need help with peacock showing aggression to humans

Discussion in 'Peafowl' started by JohnInNC, Aug 13, 2013.

  1. JohnInNC

    JohnInNC New Egg

    1
    0
    7
    Aug 13, 2013
    Hello friends-of-birds!

    First, let me apologize if this is too far off topic for this community. However, we're at the end of our rope and cannot find solutions or suggestions anywhere else.

    I need bird psychology advice for a peacock that is pecking people and drawing blood. I'm just hoping someone might offer some insights before we must get rid of this bird.

    At my family farm we have lots of visitors. We open for tourists several weekends every year, and we also have a Bed & Breakfast. We have enjoyed having peafowl and guineafowl ranging free on the farm. The Peacocks and peahens provide security (nice intruder alarms) and add to the scenery. The guineas eat ticks and other nuisance insects, as well as reinforcing the peafowl in their security duties.

    Over more than two decades we've really enjoyed having several peacocks. But the most recent peacock we've gotten was raised to eat from human hands. We fear this im-printation has caused the peacock to have an unhealthy fixation on humans. He follows us around incessantly. And several times in just a few weeks he has pecked people's legs, once drawing blood from my septuagenarian mother's leg. I contacted the original owner and she somehow seemed to have neglected to tell me about this dangerous behavior. She said that Raja (the peacock) had taken to following her small daughter around all the time, and had tried to climb on top of her. In fact, the prior owner had started arming herself with a stick every time she went outside. Obviously a problem bird. (Caveat emptor, buyer beware. Wish I'd known this beforehand.)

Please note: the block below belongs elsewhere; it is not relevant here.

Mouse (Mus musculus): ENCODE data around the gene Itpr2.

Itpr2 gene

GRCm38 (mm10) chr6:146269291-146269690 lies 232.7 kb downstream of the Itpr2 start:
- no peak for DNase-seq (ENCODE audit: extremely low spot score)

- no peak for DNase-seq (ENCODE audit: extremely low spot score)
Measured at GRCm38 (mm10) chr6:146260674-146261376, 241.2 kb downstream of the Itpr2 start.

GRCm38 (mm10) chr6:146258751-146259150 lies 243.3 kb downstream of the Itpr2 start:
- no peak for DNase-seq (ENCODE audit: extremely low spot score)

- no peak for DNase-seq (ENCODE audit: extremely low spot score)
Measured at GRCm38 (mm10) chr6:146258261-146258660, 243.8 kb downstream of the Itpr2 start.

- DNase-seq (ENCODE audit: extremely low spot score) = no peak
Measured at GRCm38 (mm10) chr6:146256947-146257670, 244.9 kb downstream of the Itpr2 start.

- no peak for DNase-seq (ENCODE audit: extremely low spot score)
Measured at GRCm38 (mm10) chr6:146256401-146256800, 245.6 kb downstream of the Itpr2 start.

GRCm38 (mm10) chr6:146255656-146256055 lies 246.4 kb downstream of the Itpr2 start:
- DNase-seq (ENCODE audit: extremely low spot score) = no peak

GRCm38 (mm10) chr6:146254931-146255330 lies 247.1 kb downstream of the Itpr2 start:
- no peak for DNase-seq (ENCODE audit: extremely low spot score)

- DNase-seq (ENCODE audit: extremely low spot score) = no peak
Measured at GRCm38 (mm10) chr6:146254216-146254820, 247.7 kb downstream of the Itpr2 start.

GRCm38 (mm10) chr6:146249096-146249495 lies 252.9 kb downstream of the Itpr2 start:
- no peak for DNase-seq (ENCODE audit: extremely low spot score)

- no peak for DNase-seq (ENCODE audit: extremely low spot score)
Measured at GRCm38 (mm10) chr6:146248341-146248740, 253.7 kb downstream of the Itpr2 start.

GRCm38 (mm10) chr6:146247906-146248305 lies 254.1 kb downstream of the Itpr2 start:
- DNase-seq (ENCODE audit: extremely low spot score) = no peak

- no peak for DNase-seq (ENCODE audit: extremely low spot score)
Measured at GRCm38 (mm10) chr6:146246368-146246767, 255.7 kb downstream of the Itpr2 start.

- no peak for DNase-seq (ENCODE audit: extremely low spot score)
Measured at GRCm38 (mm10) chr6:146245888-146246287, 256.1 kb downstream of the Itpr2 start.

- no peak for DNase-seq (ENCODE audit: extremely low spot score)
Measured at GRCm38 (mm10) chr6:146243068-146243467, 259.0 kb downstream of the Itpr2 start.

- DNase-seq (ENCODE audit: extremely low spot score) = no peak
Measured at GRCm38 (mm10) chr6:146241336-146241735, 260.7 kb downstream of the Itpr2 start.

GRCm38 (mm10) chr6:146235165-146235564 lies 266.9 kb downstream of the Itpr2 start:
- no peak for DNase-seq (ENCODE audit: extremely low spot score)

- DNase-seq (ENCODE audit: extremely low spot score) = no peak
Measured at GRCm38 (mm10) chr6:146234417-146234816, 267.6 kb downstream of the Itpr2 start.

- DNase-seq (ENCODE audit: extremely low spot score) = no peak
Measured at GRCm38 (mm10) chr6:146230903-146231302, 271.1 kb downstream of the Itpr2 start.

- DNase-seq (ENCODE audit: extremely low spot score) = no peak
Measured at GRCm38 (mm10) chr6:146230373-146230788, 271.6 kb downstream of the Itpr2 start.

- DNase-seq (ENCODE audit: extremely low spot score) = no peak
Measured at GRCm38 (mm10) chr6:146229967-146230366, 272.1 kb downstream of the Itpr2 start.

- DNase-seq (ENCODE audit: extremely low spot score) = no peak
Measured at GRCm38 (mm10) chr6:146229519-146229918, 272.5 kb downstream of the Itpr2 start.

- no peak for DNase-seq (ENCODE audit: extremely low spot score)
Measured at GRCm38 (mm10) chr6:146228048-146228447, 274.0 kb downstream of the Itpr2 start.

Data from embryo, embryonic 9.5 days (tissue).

He does have a "harem." His two peahens, however, have chosen to spend their days and nights inside a pasture patrolled by llamas, rather than wandering the whole farm with Raja. Probably a good idea since we do have the occasional visit from fox and coyotes.

    Raja is a beautiful bird. And I do not want to conclude that this is violent behavior. I'd prefer to think it is simply inappropriate food-seeking behavior.

    But how do we help Raja change the behavior?

    thanks in advance,

    John
     
  2. Rosa moschata

    Rosa moschata Chillin' With My Peeps

    480
    90
    116
    Mar 20, 2013
    Try by carrying water guns with you when you're walking about the farm. Whenever Raja approaches you within shooting range, give a squirt of water. Have everyone repeat.

    You could also try "charging" back at him whenever he gets close. Think like a peacock -- he thinks he's one of the people because of his imprinting, and he's treating people the way he would treat other peacocks, and everyone seems to be losing in his challenges. It's time to fight back. The water gun is one way, but you could also try chasing him away with arms outstretched and waving until he backs off. Show him you're bigger and more aggressive. Good luck.
     
  3. zazouse

    zazouse Overrun With Chickens

    11,008
    609
    378
    Sep 7, 2009
    Southeast texas
    I would sell him to someone that knows peafowl and purchase another bird. He is what he is and nothing will change that. i have many imprinted wee peas and they can be a pest they see legs and they think you are their leader, follow them leggs any where. LOL

    What happen to your other peas they live past 20 years in most cases.
    [​IMG]
     
  4. zazouse

    zazouse Overrun With Chickens

    11,008
    609
    378
    Sep 7, 2009
    Southeast texas
    There is a liability issue here he house guest there, If Raja attacks one and puts their eye out it is not gonna be good for the farm, what guest is gonna carry around a water gun?
     
    Last edited: Aug 14, 2013

BackYard Chickens is proudly sponsored by